Higher-ups point to security as a major reason behind cloud migration, while database administrators (DBAs) and developers are unsure.
While IT professionals mostly agree on the benefits of Database-as-a-service (DBaaS) for cloud migration, attitude towards security is somewhat predetermined by the role in the company.
According to a survey by MariaDB, IT professionals (39%) see the most benefits from cloud migration in the ease of integration with cloud-based tools and services.
The report claims that uptime (35%) and ability to scale (32%) were also among the top reasons for cloud adoption.
However, the survey's results imply that people in different roles view the drive for cloud investment differently. For example, 58% of IT heads, including CTOs and CIOs, named increased security as a benefit of cloud migration.
Only 22% of DBAs and 26% of developers agreed, indicating some stark differences in views towards how beneficial cloud is for systems safety.
Differences persist in respondents' attitudes towards what's driving cloud investment.
While 55% of IT heads saw higher demand for analytics as key, only 37% of DBAs and 29% of developers felt the same way.
IT heads were also more optimistic that database automation would give vendors an advantage, with 52% of respondents thinking so.
Again, the figure dropped to 35% of DBAs and 26% of developers thinking the same. According to the survey, a similar divide exists on views for flexibility and elasticity of the cloud.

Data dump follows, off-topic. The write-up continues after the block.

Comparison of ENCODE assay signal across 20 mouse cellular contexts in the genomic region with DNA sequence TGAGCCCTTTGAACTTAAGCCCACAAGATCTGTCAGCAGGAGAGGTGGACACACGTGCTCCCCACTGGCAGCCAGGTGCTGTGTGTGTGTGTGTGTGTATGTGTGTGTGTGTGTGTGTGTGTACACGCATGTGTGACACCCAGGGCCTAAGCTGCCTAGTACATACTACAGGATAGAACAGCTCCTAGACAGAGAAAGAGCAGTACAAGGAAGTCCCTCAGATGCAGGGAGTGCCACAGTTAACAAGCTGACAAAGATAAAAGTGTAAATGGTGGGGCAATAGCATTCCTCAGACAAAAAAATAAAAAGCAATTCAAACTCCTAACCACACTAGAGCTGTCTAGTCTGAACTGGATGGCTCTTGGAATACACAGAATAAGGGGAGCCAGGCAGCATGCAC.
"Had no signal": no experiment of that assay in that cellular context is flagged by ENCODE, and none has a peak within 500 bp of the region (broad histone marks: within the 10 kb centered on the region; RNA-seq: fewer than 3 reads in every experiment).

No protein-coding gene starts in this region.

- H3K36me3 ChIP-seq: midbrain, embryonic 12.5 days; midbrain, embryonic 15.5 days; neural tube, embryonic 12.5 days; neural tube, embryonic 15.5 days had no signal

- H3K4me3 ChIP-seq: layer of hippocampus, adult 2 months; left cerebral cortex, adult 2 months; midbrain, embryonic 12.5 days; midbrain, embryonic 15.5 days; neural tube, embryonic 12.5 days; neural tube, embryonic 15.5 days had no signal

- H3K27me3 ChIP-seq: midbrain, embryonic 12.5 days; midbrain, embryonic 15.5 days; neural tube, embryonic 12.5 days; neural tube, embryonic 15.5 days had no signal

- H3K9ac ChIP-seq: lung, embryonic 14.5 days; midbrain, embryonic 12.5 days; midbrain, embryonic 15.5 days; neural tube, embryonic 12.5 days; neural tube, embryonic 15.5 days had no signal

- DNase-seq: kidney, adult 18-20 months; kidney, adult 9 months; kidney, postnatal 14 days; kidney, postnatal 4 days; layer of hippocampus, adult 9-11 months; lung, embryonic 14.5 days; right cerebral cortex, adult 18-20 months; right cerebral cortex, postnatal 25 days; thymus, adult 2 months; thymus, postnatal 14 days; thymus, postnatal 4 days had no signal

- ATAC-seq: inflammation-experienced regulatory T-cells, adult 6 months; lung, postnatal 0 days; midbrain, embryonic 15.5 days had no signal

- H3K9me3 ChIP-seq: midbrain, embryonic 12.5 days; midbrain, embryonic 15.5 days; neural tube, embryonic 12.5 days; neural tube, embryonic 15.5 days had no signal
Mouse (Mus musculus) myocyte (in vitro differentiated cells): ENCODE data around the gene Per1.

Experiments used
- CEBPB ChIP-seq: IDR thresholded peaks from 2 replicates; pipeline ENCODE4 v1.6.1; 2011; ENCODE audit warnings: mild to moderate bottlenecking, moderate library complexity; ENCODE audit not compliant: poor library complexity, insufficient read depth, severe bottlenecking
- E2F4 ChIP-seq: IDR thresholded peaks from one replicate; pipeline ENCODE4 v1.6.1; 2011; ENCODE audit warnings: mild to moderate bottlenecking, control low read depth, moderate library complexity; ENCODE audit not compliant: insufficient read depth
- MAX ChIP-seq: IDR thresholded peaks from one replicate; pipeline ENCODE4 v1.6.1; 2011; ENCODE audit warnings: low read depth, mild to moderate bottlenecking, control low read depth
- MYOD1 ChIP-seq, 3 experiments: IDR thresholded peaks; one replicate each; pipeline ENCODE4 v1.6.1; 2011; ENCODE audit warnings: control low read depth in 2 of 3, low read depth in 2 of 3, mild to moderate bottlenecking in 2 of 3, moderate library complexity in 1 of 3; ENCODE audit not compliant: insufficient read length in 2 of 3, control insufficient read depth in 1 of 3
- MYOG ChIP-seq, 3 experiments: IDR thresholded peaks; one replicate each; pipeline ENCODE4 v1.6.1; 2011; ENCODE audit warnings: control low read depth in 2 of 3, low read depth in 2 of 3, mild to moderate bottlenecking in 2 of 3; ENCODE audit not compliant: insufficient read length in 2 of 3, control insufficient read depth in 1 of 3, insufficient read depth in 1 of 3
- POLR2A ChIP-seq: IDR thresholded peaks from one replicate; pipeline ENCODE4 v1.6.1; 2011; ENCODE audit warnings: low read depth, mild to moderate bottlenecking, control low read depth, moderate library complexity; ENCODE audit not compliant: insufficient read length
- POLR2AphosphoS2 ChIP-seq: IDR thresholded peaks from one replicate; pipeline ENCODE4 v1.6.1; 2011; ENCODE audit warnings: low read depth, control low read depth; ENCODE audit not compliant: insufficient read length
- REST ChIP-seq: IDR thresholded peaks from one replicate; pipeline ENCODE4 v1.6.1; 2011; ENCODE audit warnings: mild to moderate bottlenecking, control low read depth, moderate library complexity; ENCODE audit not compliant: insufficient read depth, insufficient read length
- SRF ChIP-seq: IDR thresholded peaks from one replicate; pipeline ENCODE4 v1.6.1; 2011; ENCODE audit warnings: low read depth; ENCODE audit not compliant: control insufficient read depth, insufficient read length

However, most of the respondents (90%) agreed that it is essential to choose a database vendor that supports multicloud capabilities.
Asked to point out what they would consider a 'worst nightmare,' 46% said that would be a failed database migration, while 36% mentioned bad database documentation.
Interestingly, over half of respondents (55%) said their organizations use legacy systems that nobody knows how to fix if they break.
Recent reports show that while cloud adoption is hitting an all-time high, more adopters are unhappy with what they're paying for.
According to the latest report from CloudBolt, only 8% of IT professionals surveyed around the globe believe they are getting the most from the cloud.
73% of the respondents agreed that they'd reached a point where they struggled with efficiency scaling cloud efforts.
Other reports show that many IT professionals fear that threats designed for cloud challenge general and multi-cloud adoption the most.
Close to 63% of respondents said cyber threats specifically targeting cloud services were the main obstacle to cloud adoption.
Unsurprisingly, 60% said that the lack of security solutions protecting cross-platform environments was the critical hindrance for smoother general cloud adoption.
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